by Alison Standish, CRITIC
3 May 2019
Endings are a rite of passage, but that doesn’t make them any easier. Loss is something we all experience at some point, but that doesn’t make it any less painful.
On January 15th, 2018, lead singer Dolores O’Riordan of hit band The Cranberries was found dead in a London hotel room due to drowning. This tragic event rattled fans everywhere, and the band announced that they would be disbanding after releasing a final album in April of 2019. As a popular 90s band known for hit singles “Linger” and “Zombie,” The Cranberries depended greatly on O’Riordan’s voice. “The Cranberries were the four of us,” band member Noel Hogan said in an interview. “We don’t want to do this without Dolores. So we’re going to leave it after this.”
The album In The End (released April 26) uses demo recordings that O’Riordan made while she was still alive. With her voice woven through every song, the emotional finale of the band’s lifespan successfully captures who she was as a singer, who she was as a person, and who the band was with her influence. O’Riordan was a passionate singer with an iconic voice, and ‘In the End’ captures her in her moment, singing her heart out with all the angst and hopeful sadness that The Cranberries have been known for since the 90’s.
In the End features songs that explore topics like love and loss, moving on and recovering, sadness, and hope. “All Over Now,” the first track of the album, (and the album’s only radio single so far) begins with the chilling reminder of her passing, as listeners hear the demo recording call out “Remember that night, in a hotel in London?” Similarly, the rest of the album is also seasoned with reminders. From “Lost,” to “Wake Me When It’s Over,” to “In the End,” The Cranberries don’t shy away from tragedy. Rather, they acknowledge it, and from its ashes they create something noteworthy.
The album’s lyrics stay true to The Cranberries’ signature bittersweet style, as the songs follow a common theme: an escape from an abusive relationship. This theme comes to fruition in “All Over Now,” and stays strong throughout the entire track list. “Lost,” features a dismal refrain: “I’m lost with you, I’m lost without you,” perfectly encapsulating what it means to be in an unhealthy relationship with just a few simple words. This concept continues with “Illusion.” “I remember the crowd, it was loud, and it was something,” O’Riordan sings. “When you took control of my soul, then it was nothing.” The emotional lyrics have a lot of substance, and they demand a lot more from the instrumentals than the instrumentals deliver.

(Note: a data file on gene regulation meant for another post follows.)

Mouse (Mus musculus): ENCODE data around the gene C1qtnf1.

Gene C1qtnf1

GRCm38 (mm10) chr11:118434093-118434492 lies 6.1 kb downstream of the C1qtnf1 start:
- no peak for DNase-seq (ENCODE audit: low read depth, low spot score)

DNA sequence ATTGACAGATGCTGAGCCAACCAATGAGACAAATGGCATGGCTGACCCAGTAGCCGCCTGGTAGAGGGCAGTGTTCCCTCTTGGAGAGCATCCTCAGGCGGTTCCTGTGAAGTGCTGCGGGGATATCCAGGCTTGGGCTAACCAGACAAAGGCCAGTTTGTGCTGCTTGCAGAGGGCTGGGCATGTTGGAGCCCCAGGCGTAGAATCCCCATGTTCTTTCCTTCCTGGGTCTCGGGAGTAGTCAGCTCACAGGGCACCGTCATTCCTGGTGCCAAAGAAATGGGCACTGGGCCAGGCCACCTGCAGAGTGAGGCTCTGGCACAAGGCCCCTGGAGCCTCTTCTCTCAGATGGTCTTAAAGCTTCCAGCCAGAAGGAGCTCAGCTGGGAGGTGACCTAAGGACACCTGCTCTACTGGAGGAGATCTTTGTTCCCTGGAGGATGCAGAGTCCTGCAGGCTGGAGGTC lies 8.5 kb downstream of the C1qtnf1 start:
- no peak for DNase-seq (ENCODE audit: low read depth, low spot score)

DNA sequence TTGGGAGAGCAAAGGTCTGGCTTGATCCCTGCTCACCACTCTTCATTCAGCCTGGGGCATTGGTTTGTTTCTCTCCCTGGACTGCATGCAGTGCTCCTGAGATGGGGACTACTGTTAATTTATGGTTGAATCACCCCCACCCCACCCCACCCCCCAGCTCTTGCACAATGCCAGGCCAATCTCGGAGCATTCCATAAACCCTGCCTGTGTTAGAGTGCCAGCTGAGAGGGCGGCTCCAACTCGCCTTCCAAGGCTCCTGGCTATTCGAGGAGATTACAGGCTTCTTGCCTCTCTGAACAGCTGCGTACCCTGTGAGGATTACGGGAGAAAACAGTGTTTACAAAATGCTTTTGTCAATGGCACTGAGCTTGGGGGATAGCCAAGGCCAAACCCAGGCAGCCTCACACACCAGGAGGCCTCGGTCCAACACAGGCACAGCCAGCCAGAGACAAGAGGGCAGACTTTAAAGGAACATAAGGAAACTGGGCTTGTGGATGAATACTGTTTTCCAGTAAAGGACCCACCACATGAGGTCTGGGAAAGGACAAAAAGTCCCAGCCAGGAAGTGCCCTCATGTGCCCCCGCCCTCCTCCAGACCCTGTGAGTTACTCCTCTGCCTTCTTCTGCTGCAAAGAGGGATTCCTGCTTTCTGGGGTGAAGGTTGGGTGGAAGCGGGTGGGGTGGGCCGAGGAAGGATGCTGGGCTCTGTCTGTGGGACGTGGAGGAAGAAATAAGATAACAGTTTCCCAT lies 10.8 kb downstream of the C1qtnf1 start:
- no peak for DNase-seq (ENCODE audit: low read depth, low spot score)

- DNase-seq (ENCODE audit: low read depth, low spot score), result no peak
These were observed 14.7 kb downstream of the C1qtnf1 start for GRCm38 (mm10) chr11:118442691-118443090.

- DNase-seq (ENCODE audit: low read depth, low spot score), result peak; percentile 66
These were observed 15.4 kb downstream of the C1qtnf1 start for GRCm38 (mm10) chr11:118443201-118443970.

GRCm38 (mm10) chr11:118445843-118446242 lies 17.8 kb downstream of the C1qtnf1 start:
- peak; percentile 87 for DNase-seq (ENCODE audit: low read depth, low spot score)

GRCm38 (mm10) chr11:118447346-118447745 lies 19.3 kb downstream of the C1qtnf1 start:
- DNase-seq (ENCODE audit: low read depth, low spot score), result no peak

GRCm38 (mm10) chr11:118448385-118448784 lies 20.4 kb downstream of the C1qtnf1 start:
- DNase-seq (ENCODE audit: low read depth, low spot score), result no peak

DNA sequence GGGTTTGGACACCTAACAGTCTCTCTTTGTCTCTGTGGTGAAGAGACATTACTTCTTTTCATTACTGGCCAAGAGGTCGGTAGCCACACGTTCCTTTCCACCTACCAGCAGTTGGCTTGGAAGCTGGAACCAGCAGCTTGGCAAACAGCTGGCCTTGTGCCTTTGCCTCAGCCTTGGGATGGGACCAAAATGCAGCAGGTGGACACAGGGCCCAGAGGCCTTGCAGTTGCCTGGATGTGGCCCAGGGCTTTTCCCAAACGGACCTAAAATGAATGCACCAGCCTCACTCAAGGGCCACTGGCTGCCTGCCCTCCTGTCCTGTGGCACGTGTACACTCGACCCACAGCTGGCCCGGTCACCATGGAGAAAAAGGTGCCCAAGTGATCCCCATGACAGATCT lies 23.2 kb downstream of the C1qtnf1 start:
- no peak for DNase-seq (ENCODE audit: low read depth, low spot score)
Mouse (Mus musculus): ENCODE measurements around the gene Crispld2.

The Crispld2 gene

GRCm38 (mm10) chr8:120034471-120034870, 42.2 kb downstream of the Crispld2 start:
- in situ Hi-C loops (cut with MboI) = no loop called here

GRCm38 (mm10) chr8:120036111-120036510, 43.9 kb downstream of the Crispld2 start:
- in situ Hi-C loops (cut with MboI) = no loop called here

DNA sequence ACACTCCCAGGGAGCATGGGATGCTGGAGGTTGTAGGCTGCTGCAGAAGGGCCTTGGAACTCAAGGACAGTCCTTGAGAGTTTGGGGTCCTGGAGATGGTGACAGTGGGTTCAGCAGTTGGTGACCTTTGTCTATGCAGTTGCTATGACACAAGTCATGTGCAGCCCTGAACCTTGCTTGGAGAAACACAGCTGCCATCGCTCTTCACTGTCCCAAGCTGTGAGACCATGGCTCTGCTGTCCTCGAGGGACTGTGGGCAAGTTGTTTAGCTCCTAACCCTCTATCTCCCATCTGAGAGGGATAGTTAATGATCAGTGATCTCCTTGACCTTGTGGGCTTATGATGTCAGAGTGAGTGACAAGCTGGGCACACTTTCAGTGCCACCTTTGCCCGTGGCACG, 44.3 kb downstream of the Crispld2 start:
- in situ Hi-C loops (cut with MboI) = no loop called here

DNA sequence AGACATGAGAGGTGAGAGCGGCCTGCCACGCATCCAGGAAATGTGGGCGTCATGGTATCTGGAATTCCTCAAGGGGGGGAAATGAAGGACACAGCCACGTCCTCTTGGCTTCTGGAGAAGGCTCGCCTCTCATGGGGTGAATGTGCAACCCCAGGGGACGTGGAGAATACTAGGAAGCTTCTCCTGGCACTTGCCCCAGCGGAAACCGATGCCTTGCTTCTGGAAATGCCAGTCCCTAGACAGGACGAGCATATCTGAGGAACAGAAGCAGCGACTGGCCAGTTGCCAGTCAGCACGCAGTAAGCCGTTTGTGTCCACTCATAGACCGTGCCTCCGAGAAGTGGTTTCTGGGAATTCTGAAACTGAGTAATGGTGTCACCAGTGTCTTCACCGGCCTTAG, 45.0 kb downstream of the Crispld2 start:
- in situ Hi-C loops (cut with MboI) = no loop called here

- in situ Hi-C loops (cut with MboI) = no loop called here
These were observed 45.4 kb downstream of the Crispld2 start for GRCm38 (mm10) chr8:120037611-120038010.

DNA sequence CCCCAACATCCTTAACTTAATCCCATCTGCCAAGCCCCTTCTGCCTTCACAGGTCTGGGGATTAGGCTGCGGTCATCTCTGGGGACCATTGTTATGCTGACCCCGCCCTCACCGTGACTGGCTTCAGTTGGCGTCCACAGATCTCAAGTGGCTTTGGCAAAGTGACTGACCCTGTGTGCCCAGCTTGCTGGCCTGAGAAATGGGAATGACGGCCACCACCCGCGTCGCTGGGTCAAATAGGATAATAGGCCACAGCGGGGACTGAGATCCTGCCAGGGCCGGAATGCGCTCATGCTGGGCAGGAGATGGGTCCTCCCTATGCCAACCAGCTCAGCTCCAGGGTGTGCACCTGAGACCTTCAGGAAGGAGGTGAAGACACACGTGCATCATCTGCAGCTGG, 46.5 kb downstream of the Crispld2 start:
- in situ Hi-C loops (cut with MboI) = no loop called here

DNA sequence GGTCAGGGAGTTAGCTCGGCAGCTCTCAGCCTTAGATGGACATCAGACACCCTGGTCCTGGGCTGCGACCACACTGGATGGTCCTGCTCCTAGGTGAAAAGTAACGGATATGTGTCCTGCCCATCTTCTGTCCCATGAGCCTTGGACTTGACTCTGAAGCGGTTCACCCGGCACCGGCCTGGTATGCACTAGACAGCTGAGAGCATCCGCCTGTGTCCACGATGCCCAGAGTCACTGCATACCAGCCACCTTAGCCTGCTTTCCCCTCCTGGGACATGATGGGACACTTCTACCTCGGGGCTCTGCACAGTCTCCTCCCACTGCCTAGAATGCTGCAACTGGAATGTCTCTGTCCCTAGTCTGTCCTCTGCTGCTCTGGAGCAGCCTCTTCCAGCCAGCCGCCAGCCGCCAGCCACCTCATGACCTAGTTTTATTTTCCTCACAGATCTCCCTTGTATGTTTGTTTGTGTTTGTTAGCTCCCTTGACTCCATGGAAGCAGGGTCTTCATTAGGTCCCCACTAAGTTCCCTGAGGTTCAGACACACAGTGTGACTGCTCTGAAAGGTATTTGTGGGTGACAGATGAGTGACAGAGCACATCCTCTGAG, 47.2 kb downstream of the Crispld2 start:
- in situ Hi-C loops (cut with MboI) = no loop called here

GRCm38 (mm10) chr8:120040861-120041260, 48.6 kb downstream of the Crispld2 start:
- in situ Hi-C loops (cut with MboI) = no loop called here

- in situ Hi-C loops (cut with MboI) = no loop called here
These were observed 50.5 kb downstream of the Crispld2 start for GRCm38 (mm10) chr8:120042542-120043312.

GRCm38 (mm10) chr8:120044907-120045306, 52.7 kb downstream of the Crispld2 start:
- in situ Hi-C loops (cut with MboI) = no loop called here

In the End is worth listening to due to its emotional and historical significance (The Cranberries are, after all, fairly iconic.) However, just because the album’s sound is fully produced doesn’t mean the album is perfect. Many of the songs seem interchangeable, and most of the guitar chords seem tired and redundant. It’s music that can easily fade into the background, though much of The Cranberries’ catalog is a quiet soundtrack for the Nineties. There are some exceptions, like the lively “Got it” as well as “The Pressure,” that seem to stand out among the rest, but overall this album seems to fall short of expectations. “Illusion” and “Crazy Heart” are repetitive and, unfortunately, forgettable. Yet where the album may sometimes fall short, the intent remains true: This is a love letter to Dolores, and the album’s creation is likely what she would have wanted.
This is an album that’s deserving of respect. The Cranberries’ attempt to honor O’Riordan’s last days is nothing short of wonderful, and the artistic significance of the album as a whole makes up for the flaws it might have. Perhaps the most impressive part of In the End is the fact that it’s pieced together completely from demo recordings, dusty remnants of the past that would otherwise be lost. But it still manages to stand strong as a complete and polished album.
The emotional final track “In the End” is clearly their way of letting O’Riordan say goodbye. “Ain’t it strange, when everything you wanted was nothing that you wanted in the end,” O’Riordan sings, bringing the existential finale to an end. Its bittersweet melody and pensive lyrics certainly renders this song the emotional climax of the album, and it’s the perfect way for The Cranberries to take their melancholy bow.
Alison Standish is a critic for Oswego East High School’s online news magazine the Howl. She also serves as the Arts & Entertainment Editor.